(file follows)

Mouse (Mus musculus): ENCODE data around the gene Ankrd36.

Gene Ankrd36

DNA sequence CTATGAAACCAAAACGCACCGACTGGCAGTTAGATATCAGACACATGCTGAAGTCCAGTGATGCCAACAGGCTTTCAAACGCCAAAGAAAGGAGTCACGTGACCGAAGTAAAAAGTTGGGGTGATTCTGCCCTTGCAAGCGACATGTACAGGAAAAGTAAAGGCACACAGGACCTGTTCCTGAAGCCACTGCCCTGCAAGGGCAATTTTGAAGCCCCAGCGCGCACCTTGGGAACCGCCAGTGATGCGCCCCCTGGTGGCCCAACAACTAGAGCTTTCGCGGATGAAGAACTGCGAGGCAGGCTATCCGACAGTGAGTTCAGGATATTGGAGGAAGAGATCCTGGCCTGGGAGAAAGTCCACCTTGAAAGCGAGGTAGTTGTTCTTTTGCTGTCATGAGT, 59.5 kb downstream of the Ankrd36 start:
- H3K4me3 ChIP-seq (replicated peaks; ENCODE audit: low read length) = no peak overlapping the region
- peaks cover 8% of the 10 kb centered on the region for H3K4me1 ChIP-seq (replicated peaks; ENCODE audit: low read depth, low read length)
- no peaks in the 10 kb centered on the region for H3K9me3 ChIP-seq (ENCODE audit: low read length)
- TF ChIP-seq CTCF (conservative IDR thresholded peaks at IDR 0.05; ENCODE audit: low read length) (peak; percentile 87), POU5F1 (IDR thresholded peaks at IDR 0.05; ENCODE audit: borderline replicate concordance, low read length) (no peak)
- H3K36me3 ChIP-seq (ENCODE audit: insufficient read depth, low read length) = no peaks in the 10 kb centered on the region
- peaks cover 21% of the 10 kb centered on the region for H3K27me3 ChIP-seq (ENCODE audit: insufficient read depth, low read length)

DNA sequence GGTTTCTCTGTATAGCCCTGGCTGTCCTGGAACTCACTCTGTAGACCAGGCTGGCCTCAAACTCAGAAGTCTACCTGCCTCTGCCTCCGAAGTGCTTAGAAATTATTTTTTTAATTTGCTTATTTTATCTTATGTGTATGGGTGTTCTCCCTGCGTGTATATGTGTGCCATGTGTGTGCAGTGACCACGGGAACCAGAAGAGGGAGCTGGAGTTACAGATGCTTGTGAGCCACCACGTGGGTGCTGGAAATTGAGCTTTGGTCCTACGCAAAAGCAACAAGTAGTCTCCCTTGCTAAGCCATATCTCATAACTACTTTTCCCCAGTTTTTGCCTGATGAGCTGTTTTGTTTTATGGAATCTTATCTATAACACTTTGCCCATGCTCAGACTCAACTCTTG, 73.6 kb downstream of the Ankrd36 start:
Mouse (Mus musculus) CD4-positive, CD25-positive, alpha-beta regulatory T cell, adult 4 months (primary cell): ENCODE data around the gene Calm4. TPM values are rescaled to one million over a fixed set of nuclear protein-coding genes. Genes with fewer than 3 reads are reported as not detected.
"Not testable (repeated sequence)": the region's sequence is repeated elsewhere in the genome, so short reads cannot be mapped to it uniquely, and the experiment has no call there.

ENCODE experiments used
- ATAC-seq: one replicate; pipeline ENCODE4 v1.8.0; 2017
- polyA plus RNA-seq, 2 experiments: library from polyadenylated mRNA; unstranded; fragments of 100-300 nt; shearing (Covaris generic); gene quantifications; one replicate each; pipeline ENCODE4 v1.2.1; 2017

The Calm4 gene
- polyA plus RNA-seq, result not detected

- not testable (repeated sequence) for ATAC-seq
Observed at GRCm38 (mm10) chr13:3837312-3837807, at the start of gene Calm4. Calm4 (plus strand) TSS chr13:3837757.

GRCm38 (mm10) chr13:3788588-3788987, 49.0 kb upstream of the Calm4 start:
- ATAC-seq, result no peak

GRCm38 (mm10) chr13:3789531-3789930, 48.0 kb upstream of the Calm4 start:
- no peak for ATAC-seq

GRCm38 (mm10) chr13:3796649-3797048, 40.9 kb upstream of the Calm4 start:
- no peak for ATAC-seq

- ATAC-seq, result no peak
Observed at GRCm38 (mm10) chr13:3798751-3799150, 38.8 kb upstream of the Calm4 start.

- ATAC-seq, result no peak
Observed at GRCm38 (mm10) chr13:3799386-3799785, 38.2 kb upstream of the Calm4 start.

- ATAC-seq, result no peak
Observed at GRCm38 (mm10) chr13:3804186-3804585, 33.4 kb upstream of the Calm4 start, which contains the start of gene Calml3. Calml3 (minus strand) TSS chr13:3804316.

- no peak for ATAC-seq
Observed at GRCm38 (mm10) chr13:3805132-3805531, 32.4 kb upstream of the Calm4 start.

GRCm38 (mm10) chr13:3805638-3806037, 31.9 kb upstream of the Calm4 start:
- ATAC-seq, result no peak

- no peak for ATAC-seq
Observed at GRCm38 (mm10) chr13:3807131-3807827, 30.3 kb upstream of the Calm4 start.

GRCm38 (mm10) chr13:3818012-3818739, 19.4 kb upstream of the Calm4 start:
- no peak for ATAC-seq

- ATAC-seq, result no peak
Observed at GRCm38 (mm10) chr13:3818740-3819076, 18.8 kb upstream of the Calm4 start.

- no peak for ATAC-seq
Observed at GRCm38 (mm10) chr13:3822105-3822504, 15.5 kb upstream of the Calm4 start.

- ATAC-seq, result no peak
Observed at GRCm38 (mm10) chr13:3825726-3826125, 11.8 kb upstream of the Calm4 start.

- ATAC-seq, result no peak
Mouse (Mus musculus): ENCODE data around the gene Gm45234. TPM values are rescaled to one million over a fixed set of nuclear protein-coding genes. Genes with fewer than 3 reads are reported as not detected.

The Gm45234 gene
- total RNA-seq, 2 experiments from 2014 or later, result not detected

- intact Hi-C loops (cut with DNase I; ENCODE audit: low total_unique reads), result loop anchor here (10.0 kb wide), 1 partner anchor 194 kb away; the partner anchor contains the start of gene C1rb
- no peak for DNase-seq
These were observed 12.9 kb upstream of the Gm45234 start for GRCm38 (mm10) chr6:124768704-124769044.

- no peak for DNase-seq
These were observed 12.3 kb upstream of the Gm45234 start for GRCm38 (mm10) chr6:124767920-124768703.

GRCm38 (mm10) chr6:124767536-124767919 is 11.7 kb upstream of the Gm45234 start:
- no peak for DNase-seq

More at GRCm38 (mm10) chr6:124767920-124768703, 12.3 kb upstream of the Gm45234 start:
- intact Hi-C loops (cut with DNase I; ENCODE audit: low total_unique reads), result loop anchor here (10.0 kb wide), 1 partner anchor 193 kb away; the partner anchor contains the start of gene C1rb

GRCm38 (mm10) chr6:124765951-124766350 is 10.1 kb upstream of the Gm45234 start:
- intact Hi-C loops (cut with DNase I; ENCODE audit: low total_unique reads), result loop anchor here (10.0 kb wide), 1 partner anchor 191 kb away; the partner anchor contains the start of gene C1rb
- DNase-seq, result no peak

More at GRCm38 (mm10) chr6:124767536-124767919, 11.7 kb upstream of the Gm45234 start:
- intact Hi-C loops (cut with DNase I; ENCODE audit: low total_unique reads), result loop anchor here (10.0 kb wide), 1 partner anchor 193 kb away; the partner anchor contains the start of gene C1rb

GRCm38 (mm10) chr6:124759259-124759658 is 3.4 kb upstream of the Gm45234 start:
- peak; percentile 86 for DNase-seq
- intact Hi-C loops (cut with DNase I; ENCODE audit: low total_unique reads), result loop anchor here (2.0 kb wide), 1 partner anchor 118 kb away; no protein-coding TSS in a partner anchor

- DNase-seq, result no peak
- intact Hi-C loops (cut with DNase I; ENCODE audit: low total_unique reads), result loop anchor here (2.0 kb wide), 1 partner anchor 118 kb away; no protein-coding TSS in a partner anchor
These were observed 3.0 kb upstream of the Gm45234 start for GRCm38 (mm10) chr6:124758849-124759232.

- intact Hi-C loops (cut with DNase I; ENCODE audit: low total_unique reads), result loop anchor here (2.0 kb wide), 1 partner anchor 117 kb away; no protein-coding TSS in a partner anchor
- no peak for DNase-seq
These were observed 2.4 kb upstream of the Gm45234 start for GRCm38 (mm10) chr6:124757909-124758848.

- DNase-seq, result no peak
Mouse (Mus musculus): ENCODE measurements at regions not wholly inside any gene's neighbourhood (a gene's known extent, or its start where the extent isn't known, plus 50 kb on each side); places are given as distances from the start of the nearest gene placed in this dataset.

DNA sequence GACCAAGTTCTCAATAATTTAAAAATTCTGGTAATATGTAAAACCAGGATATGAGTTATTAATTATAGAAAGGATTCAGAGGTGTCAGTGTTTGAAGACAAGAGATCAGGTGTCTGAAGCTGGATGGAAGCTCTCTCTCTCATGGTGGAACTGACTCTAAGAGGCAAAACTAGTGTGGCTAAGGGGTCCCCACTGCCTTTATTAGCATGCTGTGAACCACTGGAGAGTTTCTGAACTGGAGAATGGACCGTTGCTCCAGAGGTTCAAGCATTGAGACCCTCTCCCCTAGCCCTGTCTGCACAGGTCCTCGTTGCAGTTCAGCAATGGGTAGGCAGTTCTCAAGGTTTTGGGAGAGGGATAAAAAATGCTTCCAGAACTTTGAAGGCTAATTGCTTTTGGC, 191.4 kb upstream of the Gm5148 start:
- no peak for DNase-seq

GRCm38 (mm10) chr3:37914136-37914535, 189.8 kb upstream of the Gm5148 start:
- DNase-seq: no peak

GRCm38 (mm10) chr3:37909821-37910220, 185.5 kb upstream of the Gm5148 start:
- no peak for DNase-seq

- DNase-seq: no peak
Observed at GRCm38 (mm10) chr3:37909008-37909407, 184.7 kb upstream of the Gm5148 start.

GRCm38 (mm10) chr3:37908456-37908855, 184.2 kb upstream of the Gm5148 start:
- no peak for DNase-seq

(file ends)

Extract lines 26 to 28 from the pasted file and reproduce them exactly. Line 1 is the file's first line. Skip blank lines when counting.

- ATAC-seq, result no peak
Observed at GRCm38 (mm10) chr13:3798751-3799150, 38.8 kb upstream of the Calm4 start.

- ATAC-seq, result no peak